Israel’s National Library sees traffic to Arabic sites explode


The National Library of Israel says the number of visitors to its Arabic-language website more than doubled during 2021, thanks to the digitization of its Arabic manuscripts and archives and a massive outreach program in recent years.

JERUSALEM – The National Library of Israel says the number of visitors to its Arabic-language website more than doubled last year, thanks to a growing collection of digitized material and an aggressive awareness campaign in the Arab world.

About 650,000 users, mainly from the Palestinian territories, Egypt, Saudi Arabia, Jordan and Algeria, visited the English and Arabic sites of the National Library of Israel in 2021, the spokesperson said. from the Zachary Rothbart library.

One of the most visited resources on the Arab website is a newspaper archive with more than 200,000 pages of Arab publications from Ottoman and British Mandate Palestine, said Raquel Ukeles, the library’s collections manager.

“We have been working to educate the Arab world, the Arabic speaking public here in Israel for over a decade, and we have slowly built up a rich set of resources on our websites,” she said. They include digital newspaper archives. , manuscripts, posters, e-books and music, she said. They are freely accessible, allowing curious researchers and web browsers to visit them.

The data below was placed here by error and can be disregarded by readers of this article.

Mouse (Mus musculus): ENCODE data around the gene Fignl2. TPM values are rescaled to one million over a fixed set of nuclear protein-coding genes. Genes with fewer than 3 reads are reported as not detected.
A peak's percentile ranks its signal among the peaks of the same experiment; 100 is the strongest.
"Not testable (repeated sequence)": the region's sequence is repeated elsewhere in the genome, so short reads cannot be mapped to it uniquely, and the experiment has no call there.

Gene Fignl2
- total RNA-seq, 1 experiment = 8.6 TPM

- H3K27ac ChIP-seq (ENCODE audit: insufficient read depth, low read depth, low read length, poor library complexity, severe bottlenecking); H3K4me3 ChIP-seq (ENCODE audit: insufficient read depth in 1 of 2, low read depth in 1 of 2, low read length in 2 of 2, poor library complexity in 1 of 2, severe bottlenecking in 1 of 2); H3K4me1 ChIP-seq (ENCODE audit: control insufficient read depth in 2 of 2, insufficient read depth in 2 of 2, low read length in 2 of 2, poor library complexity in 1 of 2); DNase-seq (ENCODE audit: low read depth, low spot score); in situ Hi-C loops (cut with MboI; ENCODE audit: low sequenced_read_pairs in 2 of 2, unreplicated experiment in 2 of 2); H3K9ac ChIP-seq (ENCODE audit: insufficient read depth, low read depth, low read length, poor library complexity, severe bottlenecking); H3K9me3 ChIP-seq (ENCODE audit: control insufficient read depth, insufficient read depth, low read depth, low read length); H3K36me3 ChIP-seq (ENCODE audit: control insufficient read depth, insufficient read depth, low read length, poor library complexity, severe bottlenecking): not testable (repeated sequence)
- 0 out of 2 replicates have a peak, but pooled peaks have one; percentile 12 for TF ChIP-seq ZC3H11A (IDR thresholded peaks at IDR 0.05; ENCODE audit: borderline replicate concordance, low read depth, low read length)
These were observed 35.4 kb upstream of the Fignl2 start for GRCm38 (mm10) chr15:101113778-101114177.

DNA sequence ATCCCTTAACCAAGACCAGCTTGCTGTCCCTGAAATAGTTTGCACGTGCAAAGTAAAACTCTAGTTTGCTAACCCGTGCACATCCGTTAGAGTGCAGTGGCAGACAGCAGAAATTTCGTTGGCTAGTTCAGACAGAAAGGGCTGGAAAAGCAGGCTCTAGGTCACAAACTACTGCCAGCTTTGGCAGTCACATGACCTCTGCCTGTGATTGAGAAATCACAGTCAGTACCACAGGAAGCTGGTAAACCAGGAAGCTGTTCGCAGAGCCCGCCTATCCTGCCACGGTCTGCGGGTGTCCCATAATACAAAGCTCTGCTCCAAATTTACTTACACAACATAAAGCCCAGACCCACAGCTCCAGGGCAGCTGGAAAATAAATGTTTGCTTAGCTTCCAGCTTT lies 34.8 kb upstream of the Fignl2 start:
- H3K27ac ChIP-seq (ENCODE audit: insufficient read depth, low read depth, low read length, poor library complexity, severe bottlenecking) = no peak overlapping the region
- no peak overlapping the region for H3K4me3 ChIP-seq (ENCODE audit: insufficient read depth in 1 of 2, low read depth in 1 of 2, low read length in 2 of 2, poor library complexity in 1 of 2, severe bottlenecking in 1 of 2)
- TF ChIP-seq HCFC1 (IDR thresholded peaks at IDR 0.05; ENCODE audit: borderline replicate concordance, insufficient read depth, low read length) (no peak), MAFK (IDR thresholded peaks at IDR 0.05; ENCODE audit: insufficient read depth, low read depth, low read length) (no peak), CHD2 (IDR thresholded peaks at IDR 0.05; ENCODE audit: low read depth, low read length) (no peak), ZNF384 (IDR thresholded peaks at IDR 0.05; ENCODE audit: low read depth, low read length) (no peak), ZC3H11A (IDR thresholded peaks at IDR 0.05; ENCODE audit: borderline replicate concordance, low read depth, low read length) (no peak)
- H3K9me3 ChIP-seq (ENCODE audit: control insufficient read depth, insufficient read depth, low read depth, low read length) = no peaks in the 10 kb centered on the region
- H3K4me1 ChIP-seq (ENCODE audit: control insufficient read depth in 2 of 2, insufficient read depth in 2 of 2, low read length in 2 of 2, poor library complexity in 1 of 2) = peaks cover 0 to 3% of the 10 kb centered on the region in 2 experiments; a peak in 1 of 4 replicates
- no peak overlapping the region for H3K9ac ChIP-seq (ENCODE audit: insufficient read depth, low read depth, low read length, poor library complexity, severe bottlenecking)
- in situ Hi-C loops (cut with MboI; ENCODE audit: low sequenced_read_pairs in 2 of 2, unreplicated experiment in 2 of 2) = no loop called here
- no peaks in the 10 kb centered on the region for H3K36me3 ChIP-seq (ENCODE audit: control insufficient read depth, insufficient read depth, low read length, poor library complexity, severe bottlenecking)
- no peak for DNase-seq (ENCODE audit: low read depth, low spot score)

The Jerusalem Library houses an extensive collection of Islamic and Arabic texts, including thousands of rare books and manuscripts in Arabic, Persian and Turkish ranging from the 9th to the 20th century.

“We are in the middle of a project to digitize our entire collection, digitize all of our Arabic, Persian and Turkish manuscripts,” said Samuel Thrope, curator of the library’s Islam and Middle East collection. “95% of it is already finished. “

Among the crown jewels in the collection is a 9th century Quran from modern Iran with the earliest known example of Persian written in Arabic script; an illuminated 17th-century Indian manuscript with illustrations from the life of Alexander the Great; and a 16th century Ottoman Turkish text on ophthalmology.


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